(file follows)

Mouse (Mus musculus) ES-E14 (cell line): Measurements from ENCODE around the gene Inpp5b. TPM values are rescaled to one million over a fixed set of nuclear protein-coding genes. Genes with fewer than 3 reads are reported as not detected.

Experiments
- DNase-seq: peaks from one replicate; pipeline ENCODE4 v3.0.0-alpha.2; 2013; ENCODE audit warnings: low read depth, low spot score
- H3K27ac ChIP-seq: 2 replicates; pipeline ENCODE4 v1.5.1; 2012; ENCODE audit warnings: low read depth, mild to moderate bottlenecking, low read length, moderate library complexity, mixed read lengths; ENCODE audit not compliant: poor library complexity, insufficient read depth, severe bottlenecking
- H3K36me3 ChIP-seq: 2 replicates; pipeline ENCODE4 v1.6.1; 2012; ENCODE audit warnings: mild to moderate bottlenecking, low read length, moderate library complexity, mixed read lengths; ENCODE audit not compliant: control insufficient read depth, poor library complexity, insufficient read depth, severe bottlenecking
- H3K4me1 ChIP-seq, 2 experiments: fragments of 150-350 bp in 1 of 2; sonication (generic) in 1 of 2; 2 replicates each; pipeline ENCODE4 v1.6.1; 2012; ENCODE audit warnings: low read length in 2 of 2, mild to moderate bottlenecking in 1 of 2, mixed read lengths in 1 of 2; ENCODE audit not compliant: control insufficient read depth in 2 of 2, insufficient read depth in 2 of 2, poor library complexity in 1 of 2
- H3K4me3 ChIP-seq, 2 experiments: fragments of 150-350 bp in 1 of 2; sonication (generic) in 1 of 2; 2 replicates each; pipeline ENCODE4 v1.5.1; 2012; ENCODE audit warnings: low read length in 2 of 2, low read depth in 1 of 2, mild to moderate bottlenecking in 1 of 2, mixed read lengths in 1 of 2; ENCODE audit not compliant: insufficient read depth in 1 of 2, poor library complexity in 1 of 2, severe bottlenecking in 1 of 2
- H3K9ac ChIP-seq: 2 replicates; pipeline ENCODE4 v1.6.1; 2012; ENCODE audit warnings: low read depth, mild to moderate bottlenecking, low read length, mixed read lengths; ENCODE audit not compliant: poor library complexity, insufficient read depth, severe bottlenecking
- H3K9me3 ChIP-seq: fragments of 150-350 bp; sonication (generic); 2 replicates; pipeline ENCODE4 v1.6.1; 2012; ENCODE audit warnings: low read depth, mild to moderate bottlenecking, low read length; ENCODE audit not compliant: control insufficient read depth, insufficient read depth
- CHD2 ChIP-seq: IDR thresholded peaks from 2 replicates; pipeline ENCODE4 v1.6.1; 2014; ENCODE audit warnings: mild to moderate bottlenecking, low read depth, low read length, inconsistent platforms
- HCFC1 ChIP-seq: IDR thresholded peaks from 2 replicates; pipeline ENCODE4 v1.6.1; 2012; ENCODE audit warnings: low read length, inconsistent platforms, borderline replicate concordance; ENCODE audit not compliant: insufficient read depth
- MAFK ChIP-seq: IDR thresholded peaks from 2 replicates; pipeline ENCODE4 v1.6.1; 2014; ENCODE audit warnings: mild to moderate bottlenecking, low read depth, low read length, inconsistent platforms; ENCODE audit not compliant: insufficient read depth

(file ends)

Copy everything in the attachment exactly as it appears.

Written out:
Mouse (Mus musculus) ES-E14 (cell line): Measurements from ENCODE around the gene Inpp5b. TPM values are rescaled to one million over a fixed set of nuclear protein-coding genes. Genes with fewer than 3 reads are reported as not detected.

Experiments
- DNase-seq: peaks from one replicate; pipeline ENCODE4 v3.0.0-alpha.2; 2013; ENCODE audit warnings: low read depth, low spot score
- H3K27ac ChIP-seq: 2 replicates; pipeline ENCODE4 v1.5.1; 2012; ENCODE audit warnings: low read depth, mild to moderate bottlenecking, low read length, moderate library complexity, mixed read lengths; ENCODE audit not compliant: poor library complexity, insufficient read depth, severe bottlenecking
- H3K36me3 ChIP-seq: 2 replicates; pipeline ENCODE4 v1.6.1; 2012; ENCODE audit warnings: mild to moderate bottlenecking, low read length, moderate library complexity, mixed read lengths; ENCODE audit not compliant: control insufficient read depth, poor library complexity, insufficient read depth, severe bottlenecking
- H3K4me1 ChIP-seq, 2 experiments: fragments of 150-350 bp in 1 of 2; sonication (generic) in 1 of 2; 2 replicates each; pipeline ENCODE4 v1.6.1; 2012; ENCODE audit warnings: low read length in 2 of 2, mild to moderate bottlenecking in 1 of 2, mixed read lengths in 1 of 2; ENCODE audit not compliant: control insufficient read depth in 2 of 2, insufficient read depth in 2 of 2, poor library complexity in 1 of 2
- H3K4me3 ChIP-seq, 2 experiments: fragments of 150-350 bp in 1 of 2; sonication (generic) in 1 of 2; 2 replicates each; pipeline ENCODE4 v1.5.1; 2012; ENCODE audit warnings: low read length in 2 of 2, low read depth in 1 of 2, mild to moderate bottlenecking in 1 of 2, mixed read lengths in 1 of 2; ENCODE audit not compliant: insufficient read depth in 1 of 2, poor library complexity in 1 of 2, severe bottlenecking in 1 of 2
- H3K9ac ChIP-seq: 2 replicates; pipeline ENCODE4 v1.6.1; 2012; ENCODE audit warnings: low read depth, mild to moderate bottlenecking, low read length, mixed read lengths; ENCODE audit not compliant: poor library complexity, insufficient read depth, severe bottlenecking
- H3K9me3 ChIP-seq: fragments of 150-350 bp; sonication (generic); 2 replicates; pipeline ENCODE4 v1.6.1; 2012; ENCODE audit warnings: low read depth, mild to moderate bottlenecking, low read length; ENCODE audit not compliant: control insufficient read depth, insufficient read depth
- CHD2 ChIP-seq: IDR thresholded peaks from 2 replicates; pipeline ENCODE4 v1.6.1; 2014; ENCODE audit warnings: mild to moderate bottlenecking, low read depth, low read length, inconsistent platforms
- HCFC1 ChIP-seq: IDR thresholded peaks from 2 replicates; pipeline ENCODE4 v1.6.1; 2012; ENCODE audit warnings: low read length, inconsistent platforms, borderline replicate concordance; ENCODE audit not compliant: insufficient read depth
- MAFK ChIP-seq: IDR thresholded peaks from 2 replicates; pipeline ENCODE4 v1.6.1; 2014; ENCODE audit warnings: mild to moderate bottlenecking, low read depth, low read length, inconsistent platforms; ENCODE audit not compliant: insufficient read depth